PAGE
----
Impact of Hypertension on Healthcare Costs Among Children

Todd P. Gilmer, PhD; Patrick J. O'Connor, MD, MPH; Alan R. Sinaiko, MD; Elyse O. Kharbanda, MD, MPH; David J. Magid, MD, MPH; Nancy E. Sherwood, PhD; Kenneth F. Adams, PhD; Emily D. Parker, MD, PhD; and Karen L. Margolis, MD, MPH

The potential long-term adverse outcomes associated with prehypertension (preHT) and hypertension (HT) in children and adolescents are well recognized.1-3 Blood pressure (BP) in youth correlates with BP in early adulthood and may be associated with elevated cardiovascular (CV) risk later in life.4-9 Moreover, elevated BP is associated with elevated body mass index (BMI) in children and adolescents,1-3,10-15 thus compounding potential CV risk.
Because of the acknowledged increased CV risk associated with childhood preHT or HT, it seems reasonable to suggest that healthcare costs would also increase with preHT or HT as the result of increased testing and evaluation, increased follow-up, or increased CV-related comorbidities. However, information on the cost related to elevated BP in children is scarce.16-19 Studies of obese children suggest modestly elevated costs of care, but none of these prior studies consider the fact that elevated BMI is significantly related to elevated BP.20-24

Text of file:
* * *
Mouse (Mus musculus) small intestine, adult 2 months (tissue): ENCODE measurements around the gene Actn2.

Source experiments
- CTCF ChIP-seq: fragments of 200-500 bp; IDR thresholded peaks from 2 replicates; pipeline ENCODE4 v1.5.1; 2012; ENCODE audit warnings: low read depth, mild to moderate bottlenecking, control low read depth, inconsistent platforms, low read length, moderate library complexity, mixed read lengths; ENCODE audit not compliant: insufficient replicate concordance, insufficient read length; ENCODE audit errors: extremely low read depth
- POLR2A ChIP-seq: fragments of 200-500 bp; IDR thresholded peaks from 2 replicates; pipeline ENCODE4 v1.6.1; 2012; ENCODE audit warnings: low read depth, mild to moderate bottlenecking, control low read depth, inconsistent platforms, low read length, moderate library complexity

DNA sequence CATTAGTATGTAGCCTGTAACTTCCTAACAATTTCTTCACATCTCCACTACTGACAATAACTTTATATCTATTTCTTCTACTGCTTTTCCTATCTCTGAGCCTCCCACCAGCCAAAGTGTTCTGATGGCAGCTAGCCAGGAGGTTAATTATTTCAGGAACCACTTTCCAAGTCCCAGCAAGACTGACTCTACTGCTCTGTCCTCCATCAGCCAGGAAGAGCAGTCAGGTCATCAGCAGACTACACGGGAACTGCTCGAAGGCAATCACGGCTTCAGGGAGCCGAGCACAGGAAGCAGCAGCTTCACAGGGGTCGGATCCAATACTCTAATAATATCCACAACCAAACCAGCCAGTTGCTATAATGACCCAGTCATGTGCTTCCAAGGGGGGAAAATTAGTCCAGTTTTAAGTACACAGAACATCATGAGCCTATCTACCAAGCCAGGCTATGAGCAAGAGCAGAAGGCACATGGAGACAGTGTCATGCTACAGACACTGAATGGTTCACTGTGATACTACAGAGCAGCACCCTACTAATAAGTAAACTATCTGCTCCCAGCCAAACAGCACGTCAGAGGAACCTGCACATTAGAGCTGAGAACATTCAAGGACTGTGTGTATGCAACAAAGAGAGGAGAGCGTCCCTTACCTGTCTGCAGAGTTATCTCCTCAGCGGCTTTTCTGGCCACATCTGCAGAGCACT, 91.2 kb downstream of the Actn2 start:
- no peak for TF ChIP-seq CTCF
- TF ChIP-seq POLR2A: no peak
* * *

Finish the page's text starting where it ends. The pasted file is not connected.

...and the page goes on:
Studies assessing the relation between BMI and healthcare costs, but failing to account for BP levels or other clinical conditions associated with elevated BMI, may overestimate the independent impact of BMI.25 In this project, we model the association of elevated BP and costs, while taking into account detailed data on BMI and other comorbid conditions (including depression and other mental health conditions). Using this broader approach permits a more accurate assessment of healthcare costs in children and adolescents with elevated BP than data currently available in the literature.
  Electronic health records (EHRs) were used to identify a dynamic, longitudinal cohort of children and adolescents who were enrolled in 2 large integrated health maintenance organizations in Colorado and Minnesota. Children and adolescents aged 3 to 17 years were included in the study if they were continuously enrolled in the health plans for 1 or more years from January 1, 2007, to December 31, 2010; had measured height, weight, and BP; and had comprehensive insurance coverage including coverage for pharmaceuticals. Only BP measurements obtained in primary care outpatient clinics were included in this study; BP measurements obtained in the emergency department (ED) or urgent care centers were excluded.